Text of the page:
To be clear, I am not opposing the bake lane, I like it & would like to see more. Simply saying there were more cost effective ways of executing it, and that both accounting and economic costs need to be factored in.

    Comment by dave — February 22, 2015 @ 4:32 pm

    • #40 I don’t think the value of the parking spot is $30k, I think that’s the cost to the city or landowner. That’s why converting parking spots to other uses is often a good financial deal, because the value of that parcel of land can be so much more when there is not a car on it.

      Comment by Robert Prinz — February 22, 2015 @ 5:37 pm

  43. Right, I totally got that. But lets return to common sense for a second, there is no universe in which a Shoreline resident is going to pay $100,000 for a permit to park on the street.

    Comment by jkw — February 22, 2015 @ 5:04 pm

  44. If the price of a Del Monte space is 30M, as the transit experts told us, what is a Shoreline space worth? The demand is considerably greater, while the relative supply is small.

    Comment by dave — February 22, 2015 @ 5:23 pm

  45. Vigi — I left Shoreline this morning and all was well. Like I said, change takes time and in time we’ll all get the hang of it and we’ll be fine. Regarding the accounting and economic costs –in my #34 comment, I just provided all the reasons many cities have embraced the Complete Street concept. I would say that the land fronting the beach is far more valuable because of the views of the water, and converting a portion of it to a cycle track vs using it for parking was a smart investment.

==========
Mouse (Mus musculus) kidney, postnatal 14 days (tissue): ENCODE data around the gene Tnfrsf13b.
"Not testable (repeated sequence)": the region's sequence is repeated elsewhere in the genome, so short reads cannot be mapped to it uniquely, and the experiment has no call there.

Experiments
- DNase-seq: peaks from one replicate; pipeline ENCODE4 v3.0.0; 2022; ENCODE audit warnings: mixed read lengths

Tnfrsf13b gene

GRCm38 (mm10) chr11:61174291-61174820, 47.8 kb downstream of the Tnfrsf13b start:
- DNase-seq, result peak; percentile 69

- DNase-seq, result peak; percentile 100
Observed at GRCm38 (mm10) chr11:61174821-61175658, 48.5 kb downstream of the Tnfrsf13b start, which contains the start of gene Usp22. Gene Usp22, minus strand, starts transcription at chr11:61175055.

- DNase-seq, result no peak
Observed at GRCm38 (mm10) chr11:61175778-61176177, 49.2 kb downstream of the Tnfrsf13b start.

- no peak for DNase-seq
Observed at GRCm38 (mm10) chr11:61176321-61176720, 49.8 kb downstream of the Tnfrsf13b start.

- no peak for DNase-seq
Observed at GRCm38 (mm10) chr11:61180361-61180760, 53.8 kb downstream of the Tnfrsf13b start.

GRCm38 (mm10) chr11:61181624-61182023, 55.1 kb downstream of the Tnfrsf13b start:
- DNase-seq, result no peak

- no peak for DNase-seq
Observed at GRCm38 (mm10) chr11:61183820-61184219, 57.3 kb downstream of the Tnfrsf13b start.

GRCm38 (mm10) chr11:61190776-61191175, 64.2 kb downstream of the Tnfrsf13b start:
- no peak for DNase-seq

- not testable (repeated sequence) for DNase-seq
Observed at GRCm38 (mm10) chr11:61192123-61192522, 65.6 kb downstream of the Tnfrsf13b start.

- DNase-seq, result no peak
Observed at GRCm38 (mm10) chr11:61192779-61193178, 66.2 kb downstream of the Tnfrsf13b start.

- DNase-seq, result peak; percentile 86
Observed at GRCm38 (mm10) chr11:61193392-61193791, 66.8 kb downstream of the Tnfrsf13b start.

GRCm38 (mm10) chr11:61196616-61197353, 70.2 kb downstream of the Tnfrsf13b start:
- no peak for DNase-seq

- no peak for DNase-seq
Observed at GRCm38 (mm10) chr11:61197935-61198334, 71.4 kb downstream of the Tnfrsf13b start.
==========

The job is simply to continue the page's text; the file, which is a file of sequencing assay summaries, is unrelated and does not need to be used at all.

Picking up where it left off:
Comment by Karen Bey — February 22, 2015 @ 7:19 pm

  46. Shoreline Drive looks so cluttered and road is narrow-I see a potential for head on collision w/cars….and those of us who drive had to take the hit for bicyclist….their lanes are wide…and drivers have to suffer….person who approved this project must be a BICYCLIST!! 🙂

    Comment by Jeanette — February 23, 2015 @ 5:47 am

  47. This conversation reminds me of working in SF. Everyday stop end go traffic approaching the bay bridge. On the last Friday of the month would be a quote from a motorist on how critical mass was preventing emergency vehicles from quick response.

    Now a bike path is causing traffic congestion? My bike weighs 20 pounds my car 3,000. Yeah my car makes me look fat. Maybe yours does too.

    Comment by Gerard L. — February 23, 2015 @ 7:47 am

  48. Rode along the cycle track Sunday morning; lots of people using it sensibly. Later, ran along the adjacent path and appreciated not having to listen for bikes behind me. It’s all good. Some people dislike any change. Most people will get used to it just fine.

    Comment by BC — February 23, 2015 @ 8:46 am

  49. 36 re 35 “Widening the existing off-street path on either side would have been hugely more expensive than the on-street facility that was…”

    The right way is what dave described, If they couldn’t afford to do it right, they shouldn’t have done it at all. Yeah, people will get used to the ugly but the potential was there to make Shoreline a beautiful scenic drive and now it’s a corridor of what some people settled for and the rest hate.